With your permission, yours truly would like to digress a bit on the Sportsman, an aircraft quite well adapted to Canada’s geography. The very first copy of this American aircraft designed around 1957 by Volmer Sofus Jensen flew in December 1958. It was then known under the nickname of Chubasco. Having failed to produce it commercially, Jensen began to sell sets of plans of this excellent aircraft.

The Volmer Jensen VJ-22 Sportsman completed by J. Wright Chappell, photographed from the prototype of this aircraft. Anon., “–.” Flight International, 7 November 1963, 778.

The Volmer Jensen VJ-22 Sportsman completed by J. Wright Chappell, photographed from the prototype of this aircraft. Anon., “–.” Flight International, 7 November 1963, 778.

The very first Sportsman completed from a set of plans flew in / near Vancouver, British Columbia, in October 1963 at the latest. Its builder, J. Wright Chappell, had worked on this project for a little over a year. Would you believe that this owner of a boat workshop and president of a local EAA chapter had also built a Maranda / Falconar 2-seater?

A doctor from Barry’s Bay, Ontario, completed another Sportsman which flew in May 1964. Andrew “Andy” Chapeskie participated in the 1964 or 1965 edition of the EAA International Convention and Fly-In and won an award. The event in question was the ancestor of today’s EAA Airventure Oshkosh, the largest air show in the world, held annually in Oshkosh, Wisconsin. And yes, this event was mentioned in issues of October 2017 and June 2019 of our blog / bulletin / thingee.

Completed in 1966, the 2 Sportsmans manufactured by Davis R. Knight and Wilfred H. Brown of Toronto, Ontario, and Agincourt, Ontario, won the Keith Hopkinson Memorial Award, the highest honour awarded by the Canadian Council of the Experimental Aircraft Association to the best homebuilt aircraft completed during the year. The 2 men built their Sportsmans in parallel. They chose the aircraft which became theirs by flipping a coin – a sign of confidence if there was one.

You will remember, my reading friend, that Keith S. “Hoppy” Hopkinson was / is the father of the Canadian homebuilding movement of the modern era. This gentleman was mentioned in September 2017 and May 2019 issues of our blog / bulletin / thingee.

By the way, the Canadian Council of the Experimental Aircraft Association was created in the spring of 1965. This organization bringing together the presidents and vice-presidents of the 20 or so Canadian chapters of the EAA aimed to defend the interests of this country’s homebuilders. The council’s management discovered that its name was a problem when it initiated procedures to incorporate it. As a result, the Canadian Council of the Experimental Aircraft Association became the Experimental Aircraft Association of Canada. This association without any official link with the American EAA was incorporated in May 1967. It still existed as of 2019.

Speaking of existence, yours truly noted / notes that a Maranda / Falconar Super 14 completed in 1963 and a Volmer Sportsman completed in 1965 were still flying in Canada in 2019. My illustrious employer, the aforementioned Canada Aviation and Space Museum, could consider the possibility of thinking about acquiring one or the other of these historic aircraft, or both. Just sayin’.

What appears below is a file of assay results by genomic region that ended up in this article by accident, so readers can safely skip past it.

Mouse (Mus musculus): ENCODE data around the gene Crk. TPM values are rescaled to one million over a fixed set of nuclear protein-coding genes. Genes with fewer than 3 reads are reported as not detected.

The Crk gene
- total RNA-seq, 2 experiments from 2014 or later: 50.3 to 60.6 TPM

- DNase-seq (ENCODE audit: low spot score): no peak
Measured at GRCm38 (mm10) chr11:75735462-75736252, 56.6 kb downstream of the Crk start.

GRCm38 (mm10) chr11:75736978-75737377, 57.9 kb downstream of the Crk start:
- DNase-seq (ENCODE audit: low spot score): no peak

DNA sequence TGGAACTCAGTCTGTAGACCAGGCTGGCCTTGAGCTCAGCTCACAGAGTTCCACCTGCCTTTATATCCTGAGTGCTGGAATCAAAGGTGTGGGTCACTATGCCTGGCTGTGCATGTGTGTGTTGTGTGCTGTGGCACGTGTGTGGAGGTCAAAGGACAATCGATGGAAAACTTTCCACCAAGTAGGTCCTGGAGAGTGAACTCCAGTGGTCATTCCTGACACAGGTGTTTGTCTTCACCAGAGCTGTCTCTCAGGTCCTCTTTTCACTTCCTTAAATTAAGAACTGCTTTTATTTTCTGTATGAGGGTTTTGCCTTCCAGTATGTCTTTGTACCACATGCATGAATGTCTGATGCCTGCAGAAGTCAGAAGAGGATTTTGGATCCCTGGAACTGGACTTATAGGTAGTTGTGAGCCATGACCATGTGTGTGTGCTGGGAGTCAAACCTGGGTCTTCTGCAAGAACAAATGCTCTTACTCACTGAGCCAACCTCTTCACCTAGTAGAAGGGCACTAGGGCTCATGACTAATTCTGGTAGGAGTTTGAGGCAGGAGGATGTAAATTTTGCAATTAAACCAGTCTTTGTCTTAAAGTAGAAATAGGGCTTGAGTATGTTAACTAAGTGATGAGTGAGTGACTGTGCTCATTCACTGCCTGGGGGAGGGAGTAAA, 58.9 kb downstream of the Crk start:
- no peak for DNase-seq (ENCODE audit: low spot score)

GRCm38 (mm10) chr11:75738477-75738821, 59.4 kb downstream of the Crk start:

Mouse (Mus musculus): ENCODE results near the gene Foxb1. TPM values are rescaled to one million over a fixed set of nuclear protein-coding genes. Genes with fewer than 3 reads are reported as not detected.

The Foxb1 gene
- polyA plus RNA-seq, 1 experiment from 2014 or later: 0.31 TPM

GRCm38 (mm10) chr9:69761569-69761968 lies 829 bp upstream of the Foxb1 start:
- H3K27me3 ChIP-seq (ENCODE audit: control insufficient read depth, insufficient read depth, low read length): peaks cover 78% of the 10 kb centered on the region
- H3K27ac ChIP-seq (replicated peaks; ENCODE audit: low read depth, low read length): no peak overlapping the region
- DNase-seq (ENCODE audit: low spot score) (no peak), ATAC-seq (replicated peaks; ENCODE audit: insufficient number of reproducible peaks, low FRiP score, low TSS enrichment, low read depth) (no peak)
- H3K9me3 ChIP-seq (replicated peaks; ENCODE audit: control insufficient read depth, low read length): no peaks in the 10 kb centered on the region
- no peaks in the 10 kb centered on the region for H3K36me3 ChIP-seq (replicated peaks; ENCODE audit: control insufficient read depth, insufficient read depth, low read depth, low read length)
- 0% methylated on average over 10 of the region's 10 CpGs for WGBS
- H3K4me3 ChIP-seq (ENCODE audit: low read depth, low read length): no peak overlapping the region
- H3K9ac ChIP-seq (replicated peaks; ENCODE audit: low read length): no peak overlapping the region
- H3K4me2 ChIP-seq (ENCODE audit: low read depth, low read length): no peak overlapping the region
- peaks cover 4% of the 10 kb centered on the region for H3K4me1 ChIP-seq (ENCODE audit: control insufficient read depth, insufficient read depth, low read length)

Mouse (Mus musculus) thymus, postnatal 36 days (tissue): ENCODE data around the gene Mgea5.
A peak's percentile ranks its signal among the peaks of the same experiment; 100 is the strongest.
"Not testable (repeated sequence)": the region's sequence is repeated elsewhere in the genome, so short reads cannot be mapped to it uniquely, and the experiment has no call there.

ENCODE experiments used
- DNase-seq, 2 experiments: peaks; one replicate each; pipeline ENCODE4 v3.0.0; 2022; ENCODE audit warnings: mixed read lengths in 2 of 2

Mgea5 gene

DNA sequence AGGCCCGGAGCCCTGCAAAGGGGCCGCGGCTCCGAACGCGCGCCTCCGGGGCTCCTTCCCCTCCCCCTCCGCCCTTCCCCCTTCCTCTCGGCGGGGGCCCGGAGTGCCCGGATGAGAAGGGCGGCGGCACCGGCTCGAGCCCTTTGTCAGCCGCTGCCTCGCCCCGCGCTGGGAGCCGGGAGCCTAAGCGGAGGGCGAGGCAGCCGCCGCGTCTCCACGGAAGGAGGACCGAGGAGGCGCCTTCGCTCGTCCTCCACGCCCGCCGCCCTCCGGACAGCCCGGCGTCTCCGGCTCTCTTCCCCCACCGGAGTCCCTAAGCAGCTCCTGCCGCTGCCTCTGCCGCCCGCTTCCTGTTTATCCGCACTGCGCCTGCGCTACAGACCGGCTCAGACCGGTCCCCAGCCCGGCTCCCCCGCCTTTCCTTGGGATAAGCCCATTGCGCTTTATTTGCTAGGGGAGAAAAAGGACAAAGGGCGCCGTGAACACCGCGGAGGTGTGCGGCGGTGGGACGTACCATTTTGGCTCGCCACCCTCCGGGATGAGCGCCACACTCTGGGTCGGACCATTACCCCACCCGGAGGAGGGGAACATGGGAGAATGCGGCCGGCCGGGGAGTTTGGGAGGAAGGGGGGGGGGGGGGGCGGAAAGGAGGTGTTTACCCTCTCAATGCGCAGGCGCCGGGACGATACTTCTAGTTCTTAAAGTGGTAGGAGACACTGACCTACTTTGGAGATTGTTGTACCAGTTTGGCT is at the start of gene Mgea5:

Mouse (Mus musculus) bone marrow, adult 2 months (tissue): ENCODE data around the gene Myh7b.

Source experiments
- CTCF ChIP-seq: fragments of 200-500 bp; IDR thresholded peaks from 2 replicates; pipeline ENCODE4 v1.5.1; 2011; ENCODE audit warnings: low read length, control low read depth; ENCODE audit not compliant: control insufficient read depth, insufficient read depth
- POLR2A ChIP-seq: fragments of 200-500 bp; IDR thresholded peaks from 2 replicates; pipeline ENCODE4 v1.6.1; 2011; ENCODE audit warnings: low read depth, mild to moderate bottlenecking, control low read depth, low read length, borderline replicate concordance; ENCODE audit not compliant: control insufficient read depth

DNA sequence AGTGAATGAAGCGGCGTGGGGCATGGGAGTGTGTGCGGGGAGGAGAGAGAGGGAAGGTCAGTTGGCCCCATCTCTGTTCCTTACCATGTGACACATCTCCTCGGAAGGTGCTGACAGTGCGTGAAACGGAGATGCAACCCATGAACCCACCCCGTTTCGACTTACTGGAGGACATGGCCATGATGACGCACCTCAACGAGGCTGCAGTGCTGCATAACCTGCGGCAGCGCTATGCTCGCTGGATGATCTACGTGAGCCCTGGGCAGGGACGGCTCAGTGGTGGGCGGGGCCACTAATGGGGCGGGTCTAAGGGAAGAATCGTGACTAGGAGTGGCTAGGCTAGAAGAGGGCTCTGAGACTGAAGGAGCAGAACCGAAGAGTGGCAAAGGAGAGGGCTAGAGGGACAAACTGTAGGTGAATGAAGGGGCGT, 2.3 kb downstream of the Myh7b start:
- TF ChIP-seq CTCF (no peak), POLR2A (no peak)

A detail before I forget. The Falconar Teal should not be confused with ...
- the Crowder Blue Teal / Blue Teal Custom, a 2-seat single-engine amphibian completed in 1965 by Hugh Crowder of Brantford, Ontario, or with
- the Thurston / Schweizer / Teal Teal / Marlin, an American 2-seat single-engine amphibian which flew for the first time in June 1968.
But back to our story, and the second interesting project that Falconar Aircraft was working on.

The fourth Thurston Teal, an aircraft operated by Pelham Airways Incorporated of New York City, New York. Anon., “Teal for Two.” Flight International, 28 May 1970, 887.

The fourth Thurston Teal, an aircraft operated by Pelham Airways Incorporated of New York City, New York. Anon., “Teal for Two.” Flight International, 28 May 1970, 887.

And no, the saga of the Teal / Marlin was / is just too twisted. American aeronautical engineer David B. Thurston founded Thurston Aircraft Corporation in 1966 to produce the light amphibian he had designed. Small scale production began soon after the first flight. The aircraft proved very successful. Incidentally, one of the first 3 Teals went to a Canadian owner. Would you believe that a Teal flew from the United States to Norway in 1975, with several stops of course?

In the early 1970s, Thurston designed a 4-seat landplane version of his amphibian, the TSC-2 Explorer, in conjunction with the magazine of the American National Aero Club, the bimonthly Aero. The publisher of this publication, Marvin Patchen, a pilot, race car driver and great lover of the Baja peninsula, a region of Mexico, funded the project through Marvin Patchen Incorporated.

Thurston having joined the staff of Schweizer Aircraft Corporation in 1972, the latter took control of the Teal production program. Marvin Patchen, the company, not the person, on the other hand, took control of the Explorer’s production program in order to produce civilian (Explorer) and paramilitary (Observer) versions of this versatile observation aircraft which combined the excellent visibility afforded by a helicopter with the relatively small operating costs of an airplane. A small American company, Aerofab Corporation, manufactured a prototype which flew in October 1972. Marvin Patchen, again the company, not the person, also signed an agreement with Schweizer Aircraft to produce the main elements of series Explorer / Observer. For one reason or other, the aircraft did not find buyers in the United States.